The smell of cheese and sweaty shoes wafted in the air as I disembarked from the car. Ahead of me, a large sign that says COCA-COLA AMATIL. Walking past the three safety signs that lead to the office, the tour was about to begin. As part of a hackathon sponsored by Coca-Cola Amatil, I recently got the opportunity to learn more about logistics and operations. A tour of the CCA distribution centre was included in the hackathon and did I have a fun time!
A fridge full of Coca-Cola Amatil products greeted us as we entered the office. We were issued high visibility vests and were required to sit through 10 minutes of safety briefing, coupled with some safety tests. I sipped on a juice box as we took the safety briefing test. After that, our tour began. Our tour guide was Mark Hopkins, One Logistics Project Manager of CCA. He started off by rattling off interesting facts about the distribution centre while I furiously typed away my notes on Google Keep.
He explained that the distribution centre is entirely covered in 500kW solar panels. It was an investment that only recently paid off with the building of the new preform plant. Prior to the preform plant’s construction, the solar panels were generating excess electricity during down times, but now that the preform plant – capable of making 750 bottles per minute; and runs 24⁄7 – has been built and is running constantly, they now use their energies efficiently enough. Then time came for us to actually enter the warehouse.
The size of the warehouse was indeed awe-inspiring. There was a sense of busy-ness as the forklift operators hustled and bustled around, carting crates to and fro on the warehouse floor. One can’t help but feel small, standing at the entrance of the warehouse looking inwards. The ceiling towered over us and powerful bright white lights shone down upon us like the sun. Well labeled multi-storey shelves not unlike those found in IKEA (except much taller) lined our left and a wide space filled entirely with pallets of goods filled our right. There were informal lanes of sorts for the forklifts to whizz past us. This only added to the sense of hustle. Right in the center of the warehouse was a pallet reloading system.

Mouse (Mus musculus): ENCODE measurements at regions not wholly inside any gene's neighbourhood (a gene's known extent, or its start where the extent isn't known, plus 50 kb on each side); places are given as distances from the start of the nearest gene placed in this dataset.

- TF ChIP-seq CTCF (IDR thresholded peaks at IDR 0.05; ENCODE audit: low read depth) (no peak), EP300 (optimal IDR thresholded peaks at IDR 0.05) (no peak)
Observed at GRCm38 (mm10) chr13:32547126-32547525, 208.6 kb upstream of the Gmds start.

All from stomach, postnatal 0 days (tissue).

It was explained that the majority of stock in the shelf-less section of the warehouse are untouched by human hands. The process is automated to an awesome degree – from the unloading of trucks to the placement of product on the ground, everything is tracked, and done by robots. Accordingly, self-driving/guiding cranes would pack these. The reason for automation is simple: reduce human errors.
Worse is Better
The system being used in the CCA Distribution Centre is a voice picking system. Every operator is fitted with a Motorola bluetooth headset, and basically receives instruction from a machine. The operator then goes to the shelf where the product is held, and then repeats a check digit to the machine. If the check digit is correct, the machine tells the operator the amount to pick. An example can be seen in this video (it’s not the one that CCA uses). The purpose of this is to reduce human errors. The operators do not have to know what products are in the cases on the shelves. Instead they just pick whatever ID is provided to them. The check digits are to confirm they’re at the right place and will be picking the right item. The odd thing that struck us was this: the check digits are printed on paper and pasted on the shelves. These numbers changes every few days, as operators would very quickly remember the digits and make errors.